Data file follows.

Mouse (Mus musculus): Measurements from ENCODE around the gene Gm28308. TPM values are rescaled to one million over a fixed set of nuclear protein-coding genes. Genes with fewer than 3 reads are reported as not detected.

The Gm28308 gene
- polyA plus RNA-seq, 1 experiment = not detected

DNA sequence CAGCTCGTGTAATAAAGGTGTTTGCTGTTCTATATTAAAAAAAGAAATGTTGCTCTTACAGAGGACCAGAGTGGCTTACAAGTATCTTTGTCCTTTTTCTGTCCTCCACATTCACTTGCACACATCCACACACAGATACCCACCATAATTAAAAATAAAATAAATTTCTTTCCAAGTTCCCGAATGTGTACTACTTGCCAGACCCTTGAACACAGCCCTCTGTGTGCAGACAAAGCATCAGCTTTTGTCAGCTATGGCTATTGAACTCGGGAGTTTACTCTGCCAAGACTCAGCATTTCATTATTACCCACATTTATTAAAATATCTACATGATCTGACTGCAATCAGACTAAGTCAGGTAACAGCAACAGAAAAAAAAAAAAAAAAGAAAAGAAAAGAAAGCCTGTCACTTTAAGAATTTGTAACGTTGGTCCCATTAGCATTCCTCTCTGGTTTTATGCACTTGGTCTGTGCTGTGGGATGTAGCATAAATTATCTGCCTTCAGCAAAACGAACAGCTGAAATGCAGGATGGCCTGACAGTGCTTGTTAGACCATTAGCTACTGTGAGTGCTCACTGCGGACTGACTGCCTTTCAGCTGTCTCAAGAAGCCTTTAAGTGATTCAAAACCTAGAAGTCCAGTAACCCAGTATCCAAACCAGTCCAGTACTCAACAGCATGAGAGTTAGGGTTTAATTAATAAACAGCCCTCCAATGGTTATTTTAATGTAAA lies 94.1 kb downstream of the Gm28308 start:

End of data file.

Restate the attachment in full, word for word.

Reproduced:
Mouse (Mus musculus): Measurements from ENCODE around the gene Gm28308. TPM values are rescaled to one million over a fixed set of nuclear protein-coding genes. Genes with fewer than 3 reads are reported as not detected.

The Gm28308 gene
- polyA plus RNA-seq, 1 experiment = not detected

DNA sequence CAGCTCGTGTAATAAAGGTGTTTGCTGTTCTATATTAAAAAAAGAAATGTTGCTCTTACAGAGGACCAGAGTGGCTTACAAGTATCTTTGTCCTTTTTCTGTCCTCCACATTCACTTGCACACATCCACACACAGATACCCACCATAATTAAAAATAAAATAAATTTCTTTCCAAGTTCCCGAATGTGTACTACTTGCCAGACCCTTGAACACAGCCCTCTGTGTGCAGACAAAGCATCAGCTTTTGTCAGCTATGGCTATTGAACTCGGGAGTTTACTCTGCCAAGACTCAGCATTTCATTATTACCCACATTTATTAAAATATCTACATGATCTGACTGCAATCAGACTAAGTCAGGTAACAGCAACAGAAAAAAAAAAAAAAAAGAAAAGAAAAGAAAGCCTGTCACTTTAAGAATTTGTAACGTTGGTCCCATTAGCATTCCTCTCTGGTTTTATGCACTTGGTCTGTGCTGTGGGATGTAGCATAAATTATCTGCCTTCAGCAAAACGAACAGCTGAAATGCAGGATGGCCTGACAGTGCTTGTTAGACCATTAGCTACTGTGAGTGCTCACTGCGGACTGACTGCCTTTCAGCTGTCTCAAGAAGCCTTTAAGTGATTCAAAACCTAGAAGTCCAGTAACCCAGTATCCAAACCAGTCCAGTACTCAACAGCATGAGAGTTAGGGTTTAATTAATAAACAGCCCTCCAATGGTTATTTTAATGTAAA lies 94.1 kb downstream of the Gm28308 start: